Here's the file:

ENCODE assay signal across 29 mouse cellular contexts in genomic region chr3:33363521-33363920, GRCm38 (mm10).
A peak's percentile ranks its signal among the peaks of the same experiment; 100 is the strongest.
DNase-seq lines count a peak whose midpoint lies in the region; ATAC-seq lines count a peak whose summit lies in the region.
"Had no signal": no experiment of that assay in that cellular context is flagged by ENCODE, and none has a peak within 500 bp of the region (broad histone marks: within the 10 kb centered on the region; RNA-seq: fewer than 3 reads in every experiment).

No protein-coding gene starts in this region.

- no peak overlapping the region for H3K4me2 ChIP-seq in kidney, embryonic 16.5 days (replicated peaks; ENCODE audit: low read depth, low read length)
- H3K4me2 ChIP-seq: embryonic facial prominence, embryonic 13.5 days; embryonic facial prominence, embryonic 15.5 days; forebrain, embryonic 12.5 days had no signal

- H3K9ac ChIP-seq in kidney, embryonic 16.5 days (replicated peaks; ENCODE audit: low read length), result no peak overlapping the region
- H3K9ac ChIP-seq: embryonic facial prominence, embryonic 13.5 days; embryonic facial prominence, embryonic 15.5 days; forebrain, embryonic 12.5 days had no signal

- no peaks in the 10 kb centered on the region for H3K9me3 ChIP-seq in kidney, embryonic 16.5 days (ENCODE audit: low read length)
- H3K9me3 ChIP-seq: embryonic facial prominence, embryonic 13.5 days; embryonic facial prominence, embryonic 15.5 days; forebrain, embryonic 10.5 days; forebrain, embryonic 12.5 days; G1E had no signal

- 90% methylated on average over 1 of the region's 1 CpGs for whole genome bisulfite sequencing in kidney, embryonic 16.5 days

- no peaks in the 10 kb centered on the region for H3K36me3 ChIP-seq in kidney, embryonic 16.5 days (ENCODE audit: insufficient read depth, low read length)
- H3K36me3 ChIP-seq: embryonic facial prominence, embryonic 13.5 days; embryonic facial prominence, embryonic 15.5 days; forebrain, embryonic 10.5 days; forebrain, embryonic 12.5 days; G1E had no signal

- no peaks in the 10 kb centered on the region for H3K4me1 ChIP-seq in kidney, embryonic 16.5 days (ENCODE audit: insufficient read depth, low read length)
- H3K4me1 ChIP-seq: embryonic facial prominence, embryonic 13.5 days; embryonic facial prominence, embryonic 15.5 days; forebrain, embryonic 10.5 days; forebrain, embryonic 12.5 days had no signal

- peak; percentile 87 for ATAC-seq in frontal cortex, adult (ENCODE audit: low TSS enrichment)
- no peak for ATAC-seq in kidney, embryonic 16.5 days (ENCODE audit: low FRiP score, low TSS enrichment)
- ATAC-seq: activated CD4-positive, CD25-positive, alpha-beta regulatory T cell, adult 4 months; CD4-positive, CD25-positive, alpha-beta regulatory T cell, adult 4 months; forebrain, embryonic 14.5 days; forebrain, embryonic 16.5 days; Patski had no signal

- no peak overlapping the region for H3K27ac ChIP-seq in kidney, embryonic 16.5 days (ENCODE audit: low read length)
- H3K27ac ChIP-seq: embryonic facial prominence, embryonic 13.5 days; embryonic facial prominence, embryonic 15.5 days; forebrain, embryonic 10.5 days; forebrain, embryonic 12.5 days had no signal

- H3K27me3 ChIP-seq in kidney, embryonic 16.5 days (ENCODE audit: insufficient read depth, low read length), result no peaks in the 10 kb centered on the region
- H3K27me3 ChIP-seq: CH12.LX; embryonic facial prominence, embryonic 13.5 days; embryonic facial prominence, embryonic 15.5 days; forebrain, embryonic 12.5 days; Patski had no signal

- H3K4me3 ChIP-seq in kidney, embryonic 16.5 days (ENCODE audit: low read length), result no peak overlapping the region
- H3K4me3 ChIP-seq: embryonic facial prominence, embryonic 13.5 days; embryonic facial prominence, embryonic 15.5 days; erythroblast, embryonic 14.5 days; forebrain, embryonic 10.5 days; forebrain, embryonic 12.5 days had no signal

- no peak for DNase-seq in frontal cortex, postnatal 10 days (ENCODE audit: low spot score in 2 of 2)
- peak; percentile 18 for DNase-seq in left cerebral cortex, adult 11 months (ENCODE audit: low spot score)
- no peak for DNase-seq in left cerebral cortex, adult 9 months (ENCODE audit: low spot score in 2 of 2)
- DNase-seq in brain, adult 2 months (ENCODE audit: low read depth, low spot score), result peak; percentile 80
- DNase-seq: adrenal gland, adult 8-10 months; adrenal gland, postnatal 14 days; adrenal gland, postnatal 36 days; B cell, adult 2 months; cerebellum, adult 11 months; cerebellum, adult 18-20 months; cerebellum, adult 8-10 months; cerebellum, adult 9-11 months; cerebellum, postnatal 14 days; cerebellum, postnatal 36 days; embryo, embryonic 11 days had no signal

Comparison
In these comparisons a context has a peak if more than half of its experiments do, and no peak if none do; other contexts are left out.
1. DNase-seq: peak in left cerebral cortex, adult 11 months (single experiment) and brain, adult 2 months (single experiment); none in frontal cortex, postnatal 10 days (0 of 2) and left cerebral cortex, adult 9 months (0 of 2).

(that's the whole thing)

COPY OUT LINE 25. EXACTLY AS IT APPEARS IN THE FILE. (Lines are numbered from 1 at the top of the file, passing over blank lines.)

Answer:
- H3K4me3 ChIP-seq: embryonic facial prominence, embryonic 13.5 days; embryonic facial prominence, embryonic 15.5 days; erythroblast, embryonic 14.5 days; forebrain, embryonic 10.5 days; forebrain, embryonic 12.5 days had no signal